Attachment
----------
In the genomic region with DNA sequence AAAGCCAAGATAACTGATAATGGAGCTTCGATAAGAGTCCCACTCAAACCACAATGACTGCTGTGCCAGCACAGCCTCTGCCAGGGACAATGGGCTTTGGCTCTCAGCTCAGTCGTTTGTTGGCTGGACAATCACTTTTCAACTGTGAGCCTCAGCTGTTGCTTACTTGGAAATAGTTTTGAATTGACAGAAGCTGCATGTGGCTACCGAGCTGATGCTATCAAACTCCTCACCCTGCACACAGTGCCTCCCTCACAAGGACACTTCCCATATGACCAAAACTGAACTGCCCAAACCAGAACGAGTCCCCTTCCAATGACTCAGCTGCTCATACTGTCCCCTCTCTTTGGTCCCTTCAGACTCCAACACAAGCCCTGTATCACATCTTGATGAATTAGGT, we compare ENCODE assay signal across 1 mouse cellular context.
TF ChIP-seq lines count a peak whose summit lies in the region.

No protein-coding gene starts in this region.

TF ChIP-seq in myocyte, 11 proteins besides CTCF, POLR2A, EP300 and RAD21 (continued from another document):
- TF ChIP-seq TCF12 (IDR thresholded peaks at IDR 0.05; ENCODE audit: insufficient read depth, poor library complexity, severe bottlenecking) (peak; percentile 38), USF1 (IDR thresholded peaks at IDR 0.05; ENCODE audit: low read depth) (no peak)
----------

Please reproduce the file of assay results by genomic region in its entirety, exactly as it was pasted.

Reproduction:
In the genomic region with DNA sequence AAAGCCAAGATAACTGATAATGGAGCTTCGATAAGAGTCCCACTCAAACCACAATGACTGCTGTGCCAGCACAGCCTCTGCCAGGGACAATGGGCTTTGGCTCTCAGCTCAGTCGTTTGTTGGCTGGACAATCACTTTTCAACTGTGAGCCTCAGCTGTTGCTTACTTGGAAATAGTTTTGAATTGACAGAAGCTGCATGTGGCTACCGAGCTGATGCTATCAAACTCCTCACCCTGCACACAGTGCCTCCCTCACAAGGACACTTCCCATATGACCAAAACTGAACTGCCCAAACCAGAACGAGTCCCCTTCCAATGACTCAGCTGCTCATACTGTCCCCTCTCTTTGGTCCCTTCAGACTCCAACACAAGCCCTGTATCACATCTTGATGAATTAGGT, we compare ENCODE assay signal across 1 mouse cellular context.
TF ChIP-seq lines count a peak whose summit lies in the region.

No protein-coding gene starts in this region.

TF ChIP-seq in myocyte, 11 proteins besides CTCF, POLR2A, EP300 and RAD21 (continued from another document):
- TF ChIP-seq TCF12 (IDR thresholded peaks at IDR 0.05; ENCODE audit: insufficient read depth, poor library complexity, severe bottlenecking) (peak; percentile 38), USF1 (IDR thresholded peaks at IDR 0.05; ENCODE audit: low read depth) (no peak)